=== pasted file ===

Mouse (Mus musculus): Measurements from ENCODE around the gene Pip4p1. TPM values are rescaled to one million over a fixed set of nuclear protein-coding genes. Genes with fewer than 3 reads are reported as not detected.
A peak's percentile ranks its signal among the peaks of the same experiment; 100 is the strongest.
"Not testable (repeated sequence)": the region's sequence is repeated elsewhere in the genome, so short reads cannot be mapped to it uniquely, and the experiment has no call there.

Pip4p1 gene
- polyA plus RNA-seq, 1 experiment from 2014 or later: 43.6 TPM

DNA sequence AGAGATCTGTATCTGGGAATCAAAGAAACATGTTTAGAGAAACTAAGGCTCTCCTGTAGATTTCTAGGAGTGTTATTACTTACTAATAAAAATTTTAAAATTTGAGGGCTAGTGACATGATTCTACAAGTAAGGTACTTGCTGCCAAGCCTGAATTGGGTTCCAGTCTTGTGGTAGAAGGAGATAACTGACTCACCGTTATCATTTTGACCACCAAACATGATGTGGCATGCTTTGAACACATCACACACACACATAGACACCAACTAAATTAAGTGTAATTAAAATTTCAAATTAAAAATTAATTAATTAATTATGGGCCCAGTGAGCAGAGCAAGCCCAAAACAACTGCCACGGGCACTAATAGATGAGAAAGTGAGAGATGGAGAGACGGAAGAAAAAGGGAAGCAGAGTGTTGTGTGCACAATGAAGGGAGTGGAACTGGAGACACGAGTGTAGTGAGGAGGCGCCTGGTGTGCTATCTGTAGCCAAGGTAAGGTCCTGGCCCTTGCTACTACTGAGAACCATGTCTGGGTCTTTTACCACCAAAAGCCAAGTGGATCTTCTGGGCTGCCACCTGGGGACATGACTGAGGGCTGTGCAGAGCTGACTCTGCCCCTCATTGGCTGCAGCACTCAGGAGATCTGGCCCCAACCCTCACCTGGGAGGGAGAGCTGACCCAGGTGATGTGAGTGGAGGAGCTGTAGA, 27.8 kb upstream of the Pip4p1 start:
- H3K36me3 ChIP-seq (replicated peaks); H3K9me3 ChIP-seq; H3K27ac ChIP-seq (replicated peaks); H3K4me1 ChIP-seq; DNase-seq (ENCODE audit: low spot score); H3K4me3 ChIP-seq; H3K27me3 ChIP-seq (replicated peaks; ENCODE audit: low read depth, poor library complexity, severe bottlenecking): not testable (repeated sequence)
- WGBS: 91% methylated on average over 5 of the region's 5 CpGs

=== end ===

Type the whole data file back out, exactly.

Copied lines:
Mouse (Mus musculus): Measurements from ENCODE around the gene Pip4p1. TPM values are rescaled to one million over a fixed set of nuclear protein-coding genes. Genes with fewer than 3 reads are reported as not detected.
A peak's percentile ranks its signal among the peaks of the same experiment; 100 is the strongest.
"Not testable (repeated sequence)": the region's sequence is repeated elsewhere in the genome, so short reads cannot be mapped to it uniquely, and the experiment has no call there.

Pip4p1 gene
- polyA plus RNA-seq, 1 experiment from 2014 or later: 43.6 TPM

DNA sequence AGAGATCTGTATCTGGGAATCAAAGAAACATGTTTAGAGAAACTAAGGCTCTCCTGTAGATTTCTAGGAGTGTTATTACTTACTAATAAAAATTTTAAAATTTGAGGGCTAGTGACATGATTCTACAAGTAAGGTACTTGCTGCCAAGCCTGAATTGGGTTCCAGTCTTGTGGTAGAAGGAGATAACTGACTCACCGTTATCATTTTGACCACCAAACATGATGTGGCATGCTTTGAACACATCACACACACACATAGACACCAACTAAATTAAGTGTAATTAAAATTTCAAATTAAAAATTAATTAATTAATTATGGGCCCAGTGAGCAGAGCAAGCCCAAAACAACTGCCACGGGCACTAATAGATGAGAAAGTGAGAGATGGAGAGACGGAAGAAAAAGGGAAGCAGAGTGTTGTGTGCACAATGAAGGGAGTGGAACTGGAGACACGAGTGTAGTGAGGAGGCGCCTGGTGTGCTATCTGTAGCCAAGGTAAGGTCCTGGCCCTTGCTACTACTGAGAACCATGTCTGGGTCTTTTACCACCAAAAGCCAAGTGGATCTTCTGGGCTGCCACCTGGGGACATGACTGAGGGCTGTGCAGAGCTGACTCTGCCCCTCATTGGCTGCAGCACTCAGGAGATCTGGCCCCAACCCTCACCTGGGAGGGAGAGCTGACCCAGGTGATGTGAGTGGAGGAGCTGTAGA, 27.8 kb upstream of the Pip4p1 start:
- H3K36me3 ChIP-seq (replicated peaks); H3K9me3 ChIP-seq; H3K27ac ChIP-seq (replicated peaks); H3K4me1 ChIP-seq; DNase-seq (ENCODE audit: low spot score); H3K4me3 ChIP-seq; H3K27me3 ChIP-seq (replicated peaks; ENCODE audit: low read depth, poor library complexity, severe bottlenecking): not testable (repeated sequence)
- WGBS: 91% methylated on average over 5 of the region's 5 CpGs